Mostly I brainstorm. But often the idea for one will come from either a series I’m doing, so I already have an idea of where it is going to go, or sometimes a short story. I have one such book plotted out but not yet written that originated with my first published short story, Dragon Stew. And the first book in the fantasy series, “The Reality Chronicles,” started with a short story called Steamy Realities. After more stories being added to it, both in 2007 and later in 2010, it is currently a full braided-novel titled Reality’s Dawn published by Splashdown Books.
What one piece of advice would you give to a beginning writer?
Write, get input, learn, then write some more, get input, learn, write some more…
Repeat until you write a great story that people love to read.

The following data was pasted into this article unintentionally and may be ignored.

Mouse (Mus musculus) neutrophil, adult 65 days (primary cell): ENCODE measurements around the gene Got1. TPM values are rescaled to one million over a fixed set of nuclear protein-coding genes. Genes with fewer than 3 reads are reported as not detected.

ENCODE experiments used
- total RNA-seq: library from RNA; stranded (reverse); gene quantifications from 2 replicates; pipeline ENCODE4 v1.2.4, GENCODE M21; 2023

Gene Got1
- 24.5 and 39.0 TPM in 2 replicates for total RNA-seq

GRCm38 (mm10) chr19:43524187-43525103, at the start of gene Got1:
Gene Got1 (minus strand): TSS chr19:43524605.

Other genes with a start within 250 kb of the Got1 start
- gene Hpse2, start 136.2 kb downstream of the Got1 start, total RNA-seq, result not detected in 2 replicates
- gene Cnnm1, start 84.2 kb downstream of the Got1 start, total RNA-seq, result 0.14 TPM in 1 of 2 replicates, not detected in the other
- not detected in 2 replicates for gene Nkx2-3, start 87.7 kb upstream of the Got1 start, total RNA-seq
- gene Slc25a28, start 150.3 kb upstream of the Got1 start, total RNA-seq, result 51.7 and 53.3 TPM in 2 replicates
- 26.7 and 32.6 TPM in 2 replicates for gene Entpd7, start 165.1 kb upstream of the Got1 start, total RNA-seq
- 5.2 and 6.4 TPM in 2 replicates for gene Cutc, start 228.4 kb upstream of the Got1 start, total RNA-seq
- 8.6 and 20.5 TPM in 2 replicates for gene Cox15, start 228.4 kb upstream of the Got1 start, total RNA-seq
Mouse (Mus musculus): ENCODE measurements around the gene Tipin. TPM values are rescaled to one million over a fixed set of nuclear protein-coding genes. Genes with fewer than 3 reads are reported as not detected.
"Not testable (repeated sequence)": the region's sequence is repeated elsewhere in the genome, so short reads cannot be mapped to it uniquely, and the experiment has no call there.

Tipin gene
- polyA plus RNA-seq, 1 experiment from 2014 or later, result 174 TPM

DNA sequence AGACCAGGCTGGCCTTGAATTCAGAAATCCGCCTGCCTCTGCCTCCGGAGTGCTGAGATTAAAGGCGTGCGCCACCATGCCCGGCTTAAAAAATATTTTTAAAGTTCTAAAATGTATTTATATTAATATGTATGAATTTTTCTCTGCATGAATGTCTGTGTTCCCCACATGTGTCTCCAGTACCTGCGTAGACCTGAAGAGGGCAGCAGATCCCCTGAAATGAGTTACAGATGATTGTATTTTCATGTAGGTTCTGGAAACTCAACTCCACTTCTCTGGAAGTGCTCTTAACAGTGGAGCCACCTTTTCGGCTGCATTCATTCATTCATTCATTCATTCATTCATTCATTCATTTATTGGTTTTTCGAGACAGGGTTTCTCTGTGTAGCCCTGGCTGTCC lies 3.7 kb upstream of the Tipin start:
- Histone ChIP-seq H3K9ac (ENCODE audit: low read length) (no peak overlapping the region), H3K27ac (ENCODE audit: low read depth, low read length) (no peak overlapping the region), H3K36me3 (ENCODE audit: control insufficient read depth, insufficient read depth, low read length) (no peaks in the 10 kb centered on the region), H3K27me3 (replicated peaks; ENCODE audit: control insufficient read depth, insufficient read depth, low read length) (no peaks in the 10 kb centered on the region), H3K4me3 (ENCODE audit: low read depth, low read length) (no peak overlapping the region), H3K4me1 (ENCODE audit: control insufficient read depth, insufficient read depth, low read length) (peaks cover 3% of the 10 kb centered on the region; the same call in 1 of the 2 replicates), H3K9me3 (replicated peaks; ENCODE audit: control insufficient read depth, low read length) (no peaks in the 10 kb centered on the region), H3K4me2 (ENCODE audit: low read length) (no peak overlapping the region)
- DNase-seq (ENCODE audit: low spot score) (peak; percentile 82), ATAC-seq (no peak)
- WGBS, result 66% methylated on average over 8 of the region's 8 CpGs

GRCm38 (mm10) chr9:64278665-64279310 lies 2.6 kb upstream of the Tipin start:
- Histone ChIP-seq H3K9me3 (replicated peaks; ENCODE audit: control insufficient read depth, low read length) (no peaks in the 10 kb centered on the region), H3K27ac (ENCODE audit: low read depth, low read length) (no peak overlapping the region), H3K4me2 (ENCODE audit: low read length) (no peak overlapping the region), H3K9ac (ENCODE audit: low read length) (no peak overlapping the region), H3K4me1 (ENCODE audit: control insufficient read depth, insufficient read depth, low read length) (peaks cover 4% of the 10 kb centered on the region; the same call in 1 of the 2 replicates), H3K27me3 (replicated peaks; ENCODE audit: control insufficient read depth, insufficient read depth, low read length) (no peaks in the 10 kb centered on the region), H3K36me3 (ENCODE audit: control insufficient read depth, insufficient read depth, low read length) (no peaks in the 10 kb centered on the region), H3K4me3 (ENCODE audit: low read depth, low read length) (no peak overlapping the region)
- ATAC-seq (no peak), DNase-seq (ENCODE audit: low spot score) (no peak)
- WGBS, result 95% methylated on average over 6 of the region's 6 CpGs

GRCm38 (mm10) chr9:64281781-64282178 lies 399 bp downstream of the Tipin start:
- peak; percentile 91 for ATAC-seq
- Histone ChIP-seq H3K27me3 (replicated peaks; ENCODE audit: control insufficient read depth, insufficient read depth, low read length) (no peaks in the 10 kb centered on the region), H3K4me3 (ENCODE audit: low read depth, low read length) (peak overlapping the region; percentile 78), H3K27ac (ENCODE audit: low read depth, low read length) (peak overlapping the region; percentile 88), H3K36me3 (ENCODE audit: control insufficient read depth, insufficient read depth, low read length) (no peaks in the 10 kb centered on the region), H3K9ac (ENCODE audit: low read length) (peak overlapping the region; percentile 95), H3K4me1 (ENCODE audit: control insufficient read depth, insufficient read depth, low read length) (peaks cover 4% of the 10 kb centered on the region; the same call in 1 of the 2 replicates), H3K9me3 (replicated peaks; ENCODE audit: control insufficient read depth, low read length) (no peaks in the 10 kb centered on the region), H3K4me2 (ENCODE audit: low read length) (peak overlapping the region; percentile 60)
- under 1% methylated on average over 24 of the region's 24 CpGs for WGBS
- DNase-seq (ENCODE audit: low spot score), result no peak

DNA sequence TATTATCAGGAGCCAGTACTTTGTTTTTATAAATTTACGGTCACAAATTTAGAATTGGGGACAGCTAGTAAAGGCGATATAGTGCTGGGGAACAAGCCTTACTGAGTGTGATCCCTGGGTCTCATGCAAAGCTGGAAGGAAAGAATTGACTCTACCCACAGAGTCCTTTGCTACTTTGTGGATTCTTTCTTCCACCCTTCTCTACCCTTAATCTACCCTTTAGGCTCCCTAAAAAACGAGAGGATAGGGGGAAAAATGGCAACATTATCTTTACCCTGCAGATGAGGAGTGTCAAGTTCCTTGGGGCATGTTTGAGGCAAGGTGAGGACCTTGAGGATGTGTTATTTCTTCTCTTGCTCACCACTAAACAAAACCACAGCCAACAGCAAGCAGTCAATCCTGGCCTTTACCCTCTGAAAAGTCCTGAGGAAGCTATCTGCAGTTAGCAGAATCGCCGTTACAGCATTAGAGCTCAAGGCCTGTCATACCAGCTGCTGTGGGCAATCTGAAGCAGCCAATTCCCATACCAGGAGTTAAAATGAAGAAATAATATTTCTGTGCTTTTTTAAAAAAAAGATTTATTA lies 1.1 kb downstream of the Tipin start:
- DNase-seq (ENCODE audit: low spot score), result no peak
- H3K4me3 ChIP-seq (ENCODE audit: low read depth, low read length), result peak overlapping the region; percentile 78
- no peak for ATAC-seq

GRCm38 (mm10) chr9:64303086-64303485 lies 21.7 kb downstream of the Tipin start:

Where did your encouragement for reading and/or writing come from?
It started with my fifth grade teacher. She read Charlotte’s Web to our class one day and the story captivated me so much that when she was finished, I went to the library and checked it out so I could read it again. Until that point, I’d not been interested in reading anything other than what was required. After that, I was always reading something.
How did you study the craft of writing?
Part of it was simply writing, and learning from others input what worked and what didn’t. But I also read books that helped me understand the basics of a good story, how to edit effectively, and tips picked up from other writers and critique group members who knew what they were talking about. And I still try to keep learning. You never really “arrive,” but you always want to be improving your writing.
Do you read books on the craft of writing? If so, what are your favorites and why?
Yes I do. My two favorites are Plot and Structure by James Scott Bell, and Self-Editing for Fiction Writers by Renni Browne and Dave King.
How did you get your first book published? How long did it take? Was this the first book you had written?